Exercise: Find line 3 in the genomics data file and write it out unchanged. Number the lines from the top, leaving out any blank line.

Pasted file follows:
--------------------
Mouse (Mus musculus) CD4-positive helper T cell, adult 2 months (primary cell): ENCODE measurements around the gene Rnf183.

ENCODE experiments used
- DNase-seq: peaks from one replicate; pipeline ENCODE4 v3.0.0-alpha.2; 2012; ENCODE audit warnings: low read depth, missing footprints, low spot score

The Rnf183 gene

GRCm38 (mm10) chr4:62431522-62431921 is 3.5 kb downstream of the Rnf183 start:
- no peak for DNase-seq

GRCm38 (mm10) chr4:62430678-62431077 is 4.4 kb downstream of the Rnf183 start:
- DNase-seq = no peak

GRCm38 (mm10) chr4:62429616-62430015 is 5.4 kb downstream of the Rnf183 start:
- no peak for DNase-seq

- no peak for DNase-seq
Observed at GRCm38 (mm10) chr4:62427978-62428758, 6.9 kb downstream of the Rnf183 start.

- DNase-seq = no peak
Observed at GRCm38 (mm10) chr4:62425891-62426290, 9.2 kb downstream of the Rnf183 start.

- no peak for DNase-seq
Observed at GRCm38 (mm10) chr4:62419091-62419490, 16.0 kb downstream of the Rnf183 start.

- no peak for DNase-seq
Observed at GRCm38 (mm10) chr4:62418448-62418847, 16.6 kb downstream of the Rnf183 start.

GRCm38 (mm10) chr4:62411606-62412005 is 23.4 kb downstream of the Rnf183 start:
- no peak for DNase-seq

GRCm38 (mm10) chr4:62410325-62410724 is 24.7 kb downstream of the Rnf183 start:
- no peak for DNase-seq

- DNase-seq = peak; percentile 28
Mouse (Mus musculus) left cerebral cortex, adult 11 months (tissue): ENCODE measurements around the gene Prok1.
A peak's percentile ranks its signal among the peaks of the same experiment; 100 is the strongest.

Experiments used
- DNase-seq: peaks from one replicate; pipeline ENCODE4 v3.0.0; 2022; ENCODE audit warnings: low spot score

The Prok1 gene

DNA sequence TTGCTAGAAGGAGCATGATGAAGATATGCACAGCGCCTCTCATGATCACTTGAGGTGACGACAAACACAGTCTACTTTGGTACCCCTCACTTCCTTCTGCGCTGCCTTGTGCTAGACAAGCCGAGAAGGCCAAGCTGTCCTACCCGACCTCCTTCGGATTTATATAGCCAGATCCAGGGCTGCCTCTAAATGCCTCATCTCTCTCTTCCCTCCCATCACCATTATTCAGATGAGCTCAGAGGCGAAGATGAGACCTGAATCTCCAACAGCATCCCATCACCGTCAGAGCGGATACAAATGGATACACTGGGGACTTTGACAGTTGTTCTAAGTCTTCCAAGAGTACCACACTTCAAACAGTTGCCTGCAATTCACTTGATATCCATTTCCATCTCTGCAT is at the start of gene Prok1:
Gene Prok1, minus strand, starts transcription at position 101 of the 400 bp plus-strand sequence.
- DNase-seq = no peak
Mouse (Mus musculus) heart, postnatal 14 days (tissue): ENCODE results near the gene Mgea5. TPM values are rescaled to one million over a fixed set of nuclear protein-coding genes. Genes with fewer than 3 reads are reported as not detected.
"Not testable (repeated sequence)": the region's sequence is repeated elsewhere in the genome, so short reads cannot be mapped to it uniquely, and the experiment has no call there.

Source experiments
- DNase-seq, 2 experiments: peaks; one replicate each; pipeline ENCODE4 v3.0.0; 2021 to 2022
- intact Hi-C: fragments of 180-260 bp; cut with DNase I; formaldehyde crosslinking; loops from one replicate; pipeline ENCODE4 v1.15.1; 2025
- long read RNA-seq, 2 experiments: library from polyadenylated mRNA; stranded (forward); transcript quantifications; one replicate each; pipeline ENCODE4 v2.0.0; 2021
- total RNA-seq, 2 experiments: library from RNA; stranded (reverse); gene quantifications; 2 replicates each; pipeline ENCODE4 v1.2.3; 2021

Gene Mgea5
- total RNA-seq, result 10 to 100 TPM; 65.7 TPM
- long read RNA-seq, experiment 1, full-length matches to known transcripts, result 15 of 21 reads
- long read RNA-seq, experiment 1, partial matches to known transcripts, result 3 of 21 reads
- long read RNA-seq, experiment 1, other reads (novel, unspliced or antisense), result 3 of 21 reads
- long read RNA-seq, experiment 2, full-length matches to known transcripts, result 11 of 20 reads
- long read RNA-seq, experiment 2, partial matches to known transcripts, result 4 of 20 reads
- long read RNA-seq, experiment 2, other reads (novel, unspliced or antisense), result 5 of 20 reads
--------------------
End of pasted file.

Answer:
- DNase-seq: peaks from one replicate; pipeline ENCODE4 v3.0.0-alpha.2; 2012; ENCODE audit warnings: low read depth, missing footprints, low spot score